If Wall Street Starts Layoffs, Everyone Should Worry

The Wall Street job market is beginning to sour, according to a report from the Wall Street Journal. Although the article is a little anecdotal, its authors appear to have gathered some evidence that the aggressive period of hiring may be coming to an end. In fact, layoffs might be ramping up. If that happens, Main Street should also begin to worry.

Here's the WSJ:

Barclays Capital, the investment-banking unit of Barclays PLC, has eliminated about 400 jobs, most of them back-office positions. Credit Suisse Group AG has warned its staff that the Swiss bank might trim 75 positions from its London office.

And other firms are contemplating cuts as they look at their bonus pools for 2010 amid sluggish securities sales and trading. The outlook for merger activity also remains cloudy despite last week's surge in deal making to its highest level since December 2009.

The back office losses could be more structural than cyclical, so they aren't necessarily a dire signal. And if front office jobs are shed due to regulatory changes, then this also doesn't say much about the state of the economy. But if Wall Street is convinced that its workforce is larger than the demand for their products and services will be over the next several quarters and begins layoffs in response, then we'll likely see unemployment rise more broadly.

Wall Street tends to be ahead of the curve when it comes to firing. For example, bankers and traders began to lose their jobs way back in 2007. Layoffs continued after 2008, mostly because the financial crisis specifically struck the financial industry. But private sector jobs didn't begin to fall much until 2008, as the national unemployment rate rose was still at 5.0% at the beginning of the year. Here's a chart showing private sector employment versus the financial sector:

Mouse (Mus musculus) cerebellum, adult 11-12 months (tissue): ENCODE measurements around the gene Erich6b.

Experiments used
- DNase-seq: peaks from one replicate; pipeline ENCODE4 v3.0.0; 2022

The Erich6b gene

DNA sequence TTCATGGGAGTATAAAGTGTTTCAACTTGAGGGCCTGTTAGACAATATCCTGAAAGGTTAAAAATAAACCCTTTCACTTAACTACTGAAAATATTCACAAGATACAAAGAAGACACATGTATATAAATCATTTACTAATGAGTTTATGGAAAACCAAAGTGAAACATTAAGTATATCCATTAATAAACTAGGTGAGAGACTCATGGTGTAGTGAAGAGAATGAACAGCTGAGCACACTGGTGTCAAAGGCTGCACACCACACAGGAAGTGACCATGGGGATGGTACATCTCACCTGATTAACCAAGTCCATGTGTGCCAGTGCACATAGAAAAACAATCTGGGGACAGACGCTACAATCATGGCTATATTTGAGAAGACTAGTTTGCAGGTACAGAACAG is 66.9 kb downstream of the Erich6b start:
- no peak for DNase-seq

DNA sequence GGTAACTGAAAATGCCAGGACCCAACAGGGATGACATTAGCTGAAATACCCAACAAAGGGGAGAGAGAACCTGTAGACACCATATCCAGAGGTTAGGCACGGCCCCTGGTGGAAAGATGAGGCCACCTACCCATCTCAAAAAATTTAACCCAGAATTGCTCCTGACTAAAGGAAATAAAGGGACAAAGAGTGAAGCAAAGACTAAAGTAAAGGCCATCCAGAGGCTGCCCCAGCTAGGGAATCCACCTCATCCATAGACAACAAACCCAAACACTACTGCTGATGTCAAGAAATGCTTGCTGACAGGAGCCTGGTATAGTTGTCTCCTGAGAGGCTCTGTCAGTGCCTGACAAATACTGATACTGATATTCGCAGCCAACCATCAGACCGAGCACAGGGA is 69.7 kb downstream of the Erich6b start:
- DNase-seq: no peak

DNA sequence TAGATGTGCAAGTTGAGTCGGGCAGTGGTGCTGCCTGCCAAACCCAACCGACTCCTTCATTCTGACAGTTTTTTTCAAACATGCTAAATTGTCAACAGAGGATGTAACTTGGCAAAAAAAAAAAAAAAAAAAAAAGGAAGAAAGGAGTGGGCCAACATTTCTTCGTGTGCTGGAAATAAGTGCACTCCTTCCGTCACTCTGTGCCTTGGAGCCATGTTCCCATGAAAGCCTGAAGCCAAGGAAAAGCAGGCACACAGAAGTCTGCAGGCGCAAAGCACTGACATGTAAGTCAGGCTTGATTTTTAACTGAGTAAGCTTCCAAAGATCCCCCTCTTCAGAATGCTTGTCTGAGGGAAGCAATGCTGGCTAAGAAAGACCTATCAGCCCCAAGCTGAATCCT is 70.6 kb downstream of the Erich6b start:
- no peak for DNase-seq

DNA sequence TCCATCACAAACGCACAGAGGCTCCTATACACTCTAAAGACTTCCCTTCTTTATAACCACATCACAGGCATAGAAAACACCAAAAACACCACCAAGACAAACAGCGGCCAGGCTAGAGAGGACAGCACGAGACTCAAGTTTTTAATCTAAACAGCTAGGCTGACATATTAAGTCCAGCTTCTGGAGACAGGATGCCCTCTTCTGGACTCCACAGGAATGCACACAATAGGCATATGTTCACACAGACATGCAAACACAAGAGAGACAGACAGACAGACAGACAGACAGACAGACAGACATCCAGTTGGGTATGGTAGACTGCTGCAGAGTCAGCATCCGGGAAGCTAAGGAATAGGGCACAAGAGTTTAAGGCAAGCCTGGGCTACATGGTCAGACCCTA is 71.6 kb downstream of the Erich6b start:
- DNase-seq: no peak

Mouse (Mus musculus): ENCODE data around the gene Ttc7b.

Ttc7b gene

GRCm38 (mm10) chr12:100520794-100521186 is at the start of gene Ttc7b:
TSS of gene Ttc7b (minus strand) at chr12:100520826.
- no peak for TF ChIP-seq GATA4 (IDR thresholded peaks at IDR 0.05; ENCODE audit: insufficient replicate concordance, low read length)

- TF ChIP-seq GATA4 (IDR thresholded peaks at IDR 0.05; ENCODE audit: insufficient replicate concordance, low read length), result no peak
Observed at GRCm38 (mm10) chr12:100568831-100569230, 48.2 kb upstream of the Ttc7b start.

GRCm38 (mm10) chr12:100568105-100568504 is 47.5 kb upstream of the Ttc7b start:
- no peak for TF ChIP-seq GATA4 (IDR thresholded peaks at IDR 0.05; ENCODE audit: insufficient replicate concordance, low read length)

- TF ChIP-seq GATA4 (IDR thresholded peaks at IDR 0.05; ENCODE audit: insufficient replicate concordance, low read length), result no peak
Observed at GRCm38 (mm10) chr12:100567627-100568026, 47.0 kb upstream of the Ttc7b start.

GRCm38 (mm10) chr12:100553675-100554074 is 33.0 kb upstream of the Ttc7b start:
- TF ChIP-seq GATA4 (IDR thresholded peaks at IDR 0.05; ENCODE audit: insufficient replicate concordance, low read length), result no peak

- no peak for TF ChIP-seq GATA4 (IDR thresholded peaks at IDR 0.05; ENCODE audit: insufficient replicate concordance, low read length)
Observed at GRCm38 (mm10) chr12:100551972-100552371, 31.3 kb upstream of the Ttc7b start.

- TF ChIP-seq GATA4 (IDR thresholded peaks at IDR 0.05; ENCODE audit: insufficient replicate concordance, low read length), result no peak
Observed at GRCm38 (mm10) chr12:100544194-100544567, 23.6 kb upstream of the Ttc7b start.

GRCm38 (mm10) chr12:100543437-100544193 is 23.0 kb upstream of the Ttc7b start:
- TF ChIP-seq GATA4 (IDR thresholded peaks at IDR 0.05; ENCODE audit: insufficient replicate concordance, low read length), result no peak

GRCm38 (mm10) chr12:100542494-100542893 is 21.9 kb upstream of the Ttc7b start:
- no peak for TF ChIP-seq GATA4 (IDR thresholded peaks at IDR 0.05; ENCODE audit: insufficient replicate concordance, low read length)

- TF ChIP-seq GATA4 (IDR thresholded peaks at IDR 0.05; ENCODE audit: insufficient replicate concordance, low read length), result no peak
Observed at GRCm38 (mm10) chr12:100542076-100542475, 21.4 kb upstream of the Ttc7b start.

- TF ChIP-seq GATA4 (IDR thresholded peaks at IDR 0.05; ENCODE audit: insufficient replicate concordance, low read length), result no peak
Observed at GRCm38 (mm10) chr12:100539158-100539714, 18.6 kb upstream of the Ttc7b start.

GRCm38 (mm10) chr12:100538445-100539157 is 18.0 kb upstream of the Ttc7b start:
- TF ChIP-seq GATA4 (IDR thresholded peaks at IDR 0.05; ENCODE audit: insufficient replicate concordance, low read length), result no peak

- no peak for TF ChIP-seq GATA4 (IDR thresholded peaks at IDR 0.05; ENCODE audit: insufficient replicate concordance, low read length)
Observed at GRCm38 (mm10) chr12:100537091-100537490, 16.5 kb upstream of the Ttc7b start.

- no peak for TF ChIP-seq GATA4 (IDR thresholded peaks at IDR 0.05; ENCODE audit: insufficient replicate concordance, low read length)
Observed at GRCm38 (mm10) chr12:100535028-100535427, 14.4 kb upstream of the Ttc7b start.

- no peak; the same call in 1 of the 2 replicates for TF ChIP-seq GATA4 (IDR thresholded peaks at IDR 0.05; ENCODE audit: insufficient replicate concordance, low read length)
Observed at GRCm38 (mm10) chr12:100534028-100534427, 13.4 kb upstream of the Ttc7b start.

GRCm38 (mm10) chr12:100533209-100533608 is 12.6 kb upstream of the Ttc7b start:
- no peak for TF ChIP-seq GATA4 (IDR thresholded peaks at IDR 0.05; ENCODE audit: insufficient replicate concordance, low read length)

private vs finance jobs 2010-07.png

You can see that the finance jobs (red line) began to dip in the beginning of 2007, but the rest of the private sector (blue line) takes almost a year to catch up. Although I couldn't find any numbers that were Wall Street specific, my knowledge of the industry suggests such data would likely show this trend even more clearly.

As mentioned, however, the evidence that Wall Street is starting to lay off workers isn't conclusive. Indeed, a day earlier the WSJ's Real Time Economics blog even had a separate post about how great banker compensation is right now. But if the article's thesis is right, and Wall Street really does start layoffs again, then this could mean it's convinced that a double dip is approaching.